The Real Cost of “Human Automation” in Healthcare
Too many digital health companies still rely on outdated processes to manage their provider data—but that’s set to change.
Over the past few years, scores of new digital health companies have emerged. In 2021 alone, total funding for digital health systems based in the United States amounted to over $29 billion, almost doubling 2020’s record $14.9 in investments. For analysts, this trend signals that digital transformation is now top of mind for payors, provider groups, and other healthcare organizations.
Yet when it comes to provider data and network management, many of these companies still have outdated “human automation” solutions—like outsourcing to large offshore teams and/or using manual methods like screenshots and PDFs to digitize primary-source files—at the center of their administrative processes.
Why? The legacy systems that handle provider credentialing, licensing, and enrollment were built primarily with security and compliance in mind and without access to newer tools like integrations, APIs, and workflow automation.
That said, relying on antiquated provider management strategies can negatively impact an organization’s efficiency, accuracy, and growth, not to mention its ability to deliver quality care. In this post, we detail the adverse effects that human automation has on the healthcare industry—and how tech-forward platforms offer a better way forward.
The shortcomings of human automation
Generally, automation refers to the use of technological and/or mechanical processes that enhance the speed and accuracy of administrative tasks while also reducing human workloads. Ironically, human automation does not take advantage of such mechanized processes, instead offloading manual tasks from one group of people to another group less directly involved in the organization.
Unsurprisingly, in healthcare administration, this standard operating procedure can carry significant risks. Specifically, the impact of insufficient automation is twofold:
1. Inefficiency: On average, it can take up to 180 days to credential a provider and around 120 days to get a provider enrolled in-network, delaying their ability to see new patients and be reimbursed for services rendered.
2. Inaccuracy: Human errors and omissions on key forms and applications can lead to even longer rework cycles for licensing, enrollment, and credentialing, and stale network data can cause organizations to fall out of compliance.
What do new tools do differently?
Thankfully, recent advances have paved the way for a host of new solutions that offer critical improvements to the healthcare sector.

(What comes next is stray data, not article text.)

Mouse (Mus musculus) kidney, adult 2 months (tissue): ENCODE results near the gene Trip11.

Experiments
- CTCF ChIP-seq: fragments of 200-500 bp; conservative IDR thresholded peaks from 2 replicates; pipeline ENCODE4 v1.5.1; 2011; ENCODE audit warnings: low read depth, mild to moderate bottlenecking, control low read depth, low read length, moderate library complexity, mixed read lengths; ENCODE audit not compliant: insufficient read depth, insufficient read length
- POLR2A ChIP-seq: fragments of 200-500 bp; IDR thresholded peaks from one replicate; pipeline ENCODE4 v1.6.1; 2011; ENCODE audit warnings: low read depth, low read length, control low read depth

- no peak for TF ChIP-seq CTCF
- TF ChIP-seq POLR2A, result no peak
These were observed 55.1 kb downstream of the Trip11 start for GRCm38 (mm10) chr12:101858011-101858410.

For the first time in the industry’s history, tech-forward tools, along with regulatory shifts, have made it possible for end-to-end automation to optimize essential tasks and reduce the administrative burden on both healthcare organizations and providers.
Some of today’s solutions include:
- Optical Character Recognition (OCR): OCR technology has the ability to extract text from primary-source documents and use it to auto-fill application forms, limiting the chance of human error and increasing the speed and number of applications submitted.
- Data scraping: Data scraping can automate data capture from hundreds of different sources at once, streamlining processes like credentialing.
- Data pipelining: Data pipelining helps health organizations stream accurate provider data from trusted primary sources and channels—rather than requesting information from providers themselves—enabling providers to shift to 100% clinical work and 0% admin.
Identifying a fully automated provider data solution
With so many provider data management solutions on the market, it’s easy to get distracted by buzzwords like “modern” or “innovative” that mask the manual processes happening behind the scenes.
When evaluating provider network management partners, you want to ensure their technology is up to speed and that it can deliver on efficiency for your organization. Here are some questions you can ask to get to the bottom of their automation strategy:
- What’s your credentialing turnaround time?
If it’s more than a day or two, a vendor is likely using human automation.
- How do you correspond with providers?
If they’re chasing down credentials and data points via email or over the phone, that’s human automation.
- What is your files-to-processors ratio—or, how many files is each person processing per day?
This is something of a trick question, as a truly automated platform will offer API-powered verifications and ongoing, built-in network monitoring, limiting the underlying human effort.
- What level of accuracy do you guarantee for your files?
Automated solutions draw data straight from the primary source, so this number should be close to (or at) 100%. Moreover, any company that falls below 95% should offer you a rebate or similar reimbursement.
Understanding what’s going on at the back end of a provider network management solution can help you identify which vendors are leveraging all the benefits of workflow automation.
The benefits of provider intelligence
In today’s digital landscape, what standard of automation should you expect and demand from your data partners?
Put simply, you deserve a solution that leverages the latest technology to reduce workloads, unlock deeper insights, and drive results for your team, your network, and your organization.
CertifyOS makes this vision a reality by putting real-time, frictionless credentialing, licensing, enrollment, and network monitoring solutions at your fingertips. Our provider intelligence platform makes it easy to instantly access thousands of verified data points tailored to your precise business needs. The results, among many, include:
- One-click PSV carried out in a matter of seconds
- Over 50% increased application volume
- Up to 90% reduced credentialing costs
- Up to 40% less time spent on repetitive administrative tasks